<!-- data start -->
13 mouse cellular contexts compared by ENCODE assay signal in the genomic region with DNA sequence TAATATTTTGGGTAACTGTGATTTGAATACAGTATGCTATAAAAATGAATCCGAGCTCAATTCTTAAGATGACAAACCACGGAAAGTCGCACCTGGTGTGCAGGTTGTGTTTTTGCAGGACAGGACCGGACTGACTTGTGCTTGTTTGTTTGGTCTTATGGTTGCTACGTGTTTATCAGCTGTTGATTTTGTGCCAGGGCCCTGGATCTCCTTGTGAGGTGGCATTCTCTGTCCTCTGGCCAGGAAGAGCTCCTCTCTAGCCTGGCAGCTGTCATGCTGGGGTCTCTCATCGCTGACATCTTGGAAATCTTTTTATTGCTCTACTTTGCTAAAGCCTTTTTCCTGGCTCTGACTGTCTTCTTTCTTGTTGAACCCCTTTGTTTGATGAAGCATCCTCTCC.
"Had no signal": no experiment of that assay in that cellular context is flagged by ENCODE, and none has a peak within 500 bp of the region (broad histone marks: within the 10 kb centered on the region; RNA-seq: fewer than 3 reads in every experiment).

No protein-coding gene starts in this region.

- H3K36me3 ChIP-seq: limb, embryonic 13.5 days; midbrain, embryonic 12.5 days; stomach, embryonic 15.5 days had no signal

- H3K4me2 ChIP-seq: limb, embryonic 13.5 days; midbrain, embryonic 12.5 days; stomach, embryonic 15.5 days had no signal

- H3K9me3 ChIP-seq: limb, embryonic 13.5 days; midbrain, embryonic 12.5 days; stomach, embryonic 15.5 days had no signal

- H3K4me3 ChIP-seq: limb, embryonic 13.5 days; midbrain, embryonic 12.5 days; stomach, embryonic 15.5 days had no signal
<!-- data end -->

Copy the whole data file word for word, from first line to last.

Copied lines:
13 mouse cellular contexts compared by ENCODE assay signal in the genomic region with DNA sequence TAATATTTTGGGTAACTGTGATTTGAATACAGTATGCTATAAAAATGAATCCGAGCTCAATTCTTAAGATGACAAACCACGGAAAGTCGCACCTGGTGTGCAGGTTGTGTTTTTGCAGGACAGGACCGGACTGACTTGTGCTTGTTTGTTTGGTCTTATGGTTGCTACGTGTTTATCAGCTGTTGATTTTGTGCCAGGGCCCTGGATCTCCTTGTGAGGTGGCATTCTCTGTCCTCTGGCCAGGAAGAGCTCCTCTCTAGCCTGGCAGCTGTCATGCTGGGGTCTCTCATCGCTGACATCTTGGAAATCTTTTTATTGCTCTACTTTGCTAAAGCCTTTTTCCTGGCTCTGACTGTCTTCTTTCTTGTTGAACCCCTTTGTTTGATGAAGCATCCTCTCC.
"Had no signal": no experiment of that assay in that cellular context is flagged by ENCODE, and none has a peak within 500 bp of the region (broad histone marks: within the 10 kb centered on the region; RNA-seq: fewer than 3 reads in every experiment).

No protein-coding gene starts in this region.

- H3K36me3 ChIP-seq: limb, embryonic 13.5 days; midbrain, embryonic 12.5 days; stomach, embryonic 15.5 days had no signal

- H3K4me2 ChIP-seq: limb, embryonic 13.5 days; midbrain, embryonic 12.5 days; stomach, embryonic 15.5 days had no signal

- H3K9me3 ChIP-seq: limb, embryonic 13.5 days; midbrain, embryonic 12.5 days; stomach, embryonic 15.5 days had no signal

- H3K4me3 ChIP-seq: limb, embryonic 13.5 days; midbrain, embryonic 12.5 days; stomach, embryonic 15.5 days had no signal